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-You're talking about something right here that is so counter-cultural that it could almost be viewed as offensive by some, because if you think about it, you have the cover of "Forbes," which is a great, great organization. And then, you have "Fortune" and "Fast Company" and all that. And they-- we very rarely celebrate a great dad, you know? We always celebrate the business award. We very rarely say, here is a man who's a father of three and all three are doing well. And you've-- you've been on the record of saying that what you're seeing with your kids and their development is more rewarding than anything you experienced. Do you really believe that? Is it more rewarding to be--
-Absolutely. I mean, I've had times when I've gone-- you know, I've gone to church. Sometimes I preach. And I've had times when I preached at church and on the way home, arguing with my wife on the way home about everything, about stuff I said when I was preaching and all kinds of things. So, you know, in that, there's an emptiness to that, you know? And so I think that there's not enough talk about-- and this has-- I don't really think it has anything to do with the religion.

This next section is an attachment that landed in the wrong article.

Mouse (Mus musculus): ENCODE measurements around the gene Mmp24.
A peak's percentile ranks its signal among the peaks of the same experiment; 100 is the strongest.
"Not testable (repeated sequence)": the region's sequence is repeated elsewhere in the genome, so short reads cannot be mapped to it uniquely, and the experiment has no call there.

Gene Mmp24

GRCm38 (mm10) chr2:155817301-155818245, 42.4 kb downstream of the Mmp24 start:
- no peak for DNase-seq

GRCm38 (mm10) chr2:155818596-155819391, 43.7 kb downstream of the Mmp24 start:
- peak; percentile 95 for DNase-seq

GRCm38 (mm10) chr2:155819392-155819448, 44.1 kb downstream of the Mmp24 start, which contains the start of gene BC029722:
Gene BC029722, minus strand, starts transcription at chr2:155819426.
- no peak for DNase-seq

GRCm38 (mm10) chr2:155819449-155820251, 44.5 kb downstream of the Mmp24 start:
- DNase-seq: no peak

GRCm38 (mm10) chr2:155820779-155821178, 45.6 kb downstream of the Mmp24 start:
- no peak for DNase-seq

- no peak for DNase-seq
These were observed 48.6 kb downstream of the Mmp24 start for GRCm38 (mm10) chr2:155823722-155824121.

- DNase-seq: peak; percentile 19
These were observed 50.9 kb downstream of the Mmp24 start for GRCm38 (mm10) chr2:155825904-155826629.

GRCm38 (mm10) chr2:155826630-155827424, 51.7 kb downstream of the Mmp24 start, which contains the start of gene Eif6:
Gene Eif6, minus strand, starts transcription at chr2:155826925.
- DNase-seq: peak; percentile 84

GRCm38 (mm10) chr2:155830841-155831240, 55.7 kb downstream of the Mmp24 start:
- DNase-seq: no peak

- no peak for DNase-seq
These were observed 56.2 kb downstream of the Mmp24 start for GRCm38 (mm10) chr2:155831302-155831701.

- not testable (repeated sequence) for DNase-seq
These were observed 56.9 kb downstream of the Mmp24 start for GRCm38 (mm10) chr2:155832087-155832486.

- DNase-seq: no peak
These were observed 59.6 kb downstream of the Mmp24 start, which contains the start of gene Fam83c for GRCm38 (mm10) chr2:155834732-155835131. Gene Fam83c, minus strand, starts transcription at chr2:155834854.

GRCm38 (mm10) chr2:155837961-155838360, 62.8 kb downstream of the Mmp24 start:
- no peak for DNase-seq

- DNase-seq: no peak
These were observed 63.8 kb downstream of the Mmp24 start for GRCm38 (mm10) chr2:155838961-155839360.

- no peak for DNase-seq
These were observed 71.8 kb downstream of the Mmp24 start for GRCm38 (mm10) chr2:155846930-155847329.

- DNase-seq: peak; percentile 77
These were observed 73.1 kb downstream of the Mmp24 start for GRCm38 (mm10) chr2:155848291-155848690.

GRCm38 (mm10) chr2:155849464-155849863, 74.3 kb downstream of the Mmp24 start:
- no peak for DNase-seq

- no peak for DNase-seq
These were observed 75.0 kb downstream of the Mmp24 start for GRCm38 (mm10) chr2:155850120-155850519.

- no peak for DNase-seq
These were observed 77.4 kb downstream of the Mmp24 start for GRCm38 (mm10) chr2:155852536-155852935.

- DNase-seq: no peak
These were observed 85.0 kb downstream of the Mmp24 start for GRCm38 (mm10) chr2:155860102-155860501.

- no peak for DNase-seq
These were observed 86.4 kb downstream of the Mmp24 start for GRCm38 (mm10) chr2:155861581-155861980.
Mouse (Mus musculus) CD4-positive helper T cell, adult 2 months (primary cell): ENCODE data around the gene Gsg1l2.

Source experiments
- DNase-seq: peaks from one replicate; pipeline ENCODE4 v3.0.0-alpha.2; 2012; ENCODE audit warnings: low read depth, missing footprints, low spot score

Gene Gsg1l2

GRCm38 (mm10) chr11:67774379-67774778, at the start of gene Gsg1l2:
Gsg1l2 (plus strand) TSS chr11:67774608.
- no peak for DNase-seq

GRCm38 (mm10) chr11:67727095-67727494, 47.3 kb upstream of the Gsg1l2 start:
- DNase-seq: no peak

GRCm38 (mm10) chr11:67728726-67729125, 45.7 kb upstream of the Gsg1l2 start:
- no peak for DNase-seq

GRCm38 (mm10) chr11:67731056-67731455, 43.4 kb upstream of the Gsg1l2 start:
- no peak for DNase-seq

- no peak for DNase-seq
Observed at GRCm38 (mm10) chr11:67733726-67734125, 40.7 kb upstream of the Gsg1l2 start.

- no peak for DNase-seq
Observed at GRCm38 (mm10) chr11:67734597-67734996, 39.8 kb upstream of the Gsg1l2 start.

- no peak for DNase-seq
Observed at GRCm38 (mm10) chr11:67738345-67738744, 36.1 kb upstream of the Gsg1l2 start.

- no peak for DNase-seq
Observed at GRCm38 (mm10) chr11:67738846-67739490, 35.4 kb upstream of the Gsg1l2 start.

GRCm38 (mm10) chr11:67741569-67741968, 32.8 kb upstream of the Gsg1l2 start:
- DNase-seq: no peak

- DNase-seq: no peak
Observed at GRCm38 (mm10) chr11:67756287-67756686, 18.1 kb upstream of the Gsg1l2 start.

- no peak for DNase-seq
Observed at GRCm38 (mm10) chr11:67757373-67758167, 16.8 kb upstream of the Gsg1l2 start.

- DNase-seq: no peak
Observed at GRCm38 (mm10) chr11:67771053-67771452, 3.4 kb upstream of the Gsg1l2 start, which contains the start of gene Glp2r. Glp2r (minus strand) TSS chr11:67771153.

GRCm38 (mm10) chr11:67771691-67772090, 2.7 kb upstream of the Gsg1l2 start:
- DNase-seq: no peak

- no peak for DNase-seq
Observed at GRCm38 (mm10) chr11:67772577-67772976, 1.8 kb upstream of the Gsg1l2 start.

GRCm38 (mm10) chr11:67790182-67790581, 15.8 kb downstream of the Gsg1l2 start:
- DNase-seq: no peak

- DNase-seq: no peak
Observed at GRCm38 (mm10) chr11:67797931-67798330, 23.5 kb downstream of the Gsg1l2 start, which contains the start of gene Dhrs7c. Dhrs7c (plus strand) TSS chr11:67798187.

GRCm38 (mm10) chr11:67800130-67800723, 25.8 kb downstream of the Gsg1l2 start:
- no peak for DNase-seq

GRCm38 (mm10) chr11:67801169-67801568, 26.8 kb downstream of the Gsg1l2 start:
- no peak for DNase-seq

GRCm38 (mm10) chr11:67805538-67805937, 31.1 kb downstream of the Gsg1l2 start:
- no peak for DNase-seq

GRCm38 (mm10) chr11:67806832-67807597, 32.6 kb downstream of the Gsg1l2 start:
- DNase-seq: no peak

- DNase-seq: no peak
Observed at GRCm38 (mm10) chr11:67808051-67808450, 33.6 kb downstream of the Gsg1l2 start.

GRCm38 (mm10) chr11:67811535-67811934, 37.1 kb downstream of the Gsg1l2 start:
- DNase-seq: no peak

It has to do with the family really is a structure that our society is built on. It really is. And if we have strong families, we have strong society, period. I don't care what your faith is. I'm telling you, if we have strong families, we have a strong society. And so-- so to me, you know, this is where we have to find that good balance, I think, and understand you're not successful in business, you're not successful in life, if you can't take care of those things that are right in front of you.
-So to me, specifically, I used to-- this is a story I used to say. Well, my dad worked night shift, Dave. So he was never really home with me during the day. So I don't know what it's like to really have a dad that's involved.
-What do you say? Again, because I'm presenting these expectations-- if I'm saying, well, the reason why I do this is because this was how I was raised. This is my background. You are you telling me just take it up a notch? Find somebody that can--
-Find somebody that can help you walk through that, because, you know, that's the-- we need to see-- we need to see the examples. We need-- first, we need to be the examples. Then, we need to see the example. I always look for people who are at that next level for me. So whenever I go-- if I go to a business or a church or whatever, I'll go find the people who are leaders, who I look up to, and I'll sit down in front of them. And I'll say, you know, how are you doing this? Like, I don't even know how to manage my day. How do you get through this, you know? How do you run an organization like this and still have time-- excuse me-- for your wife?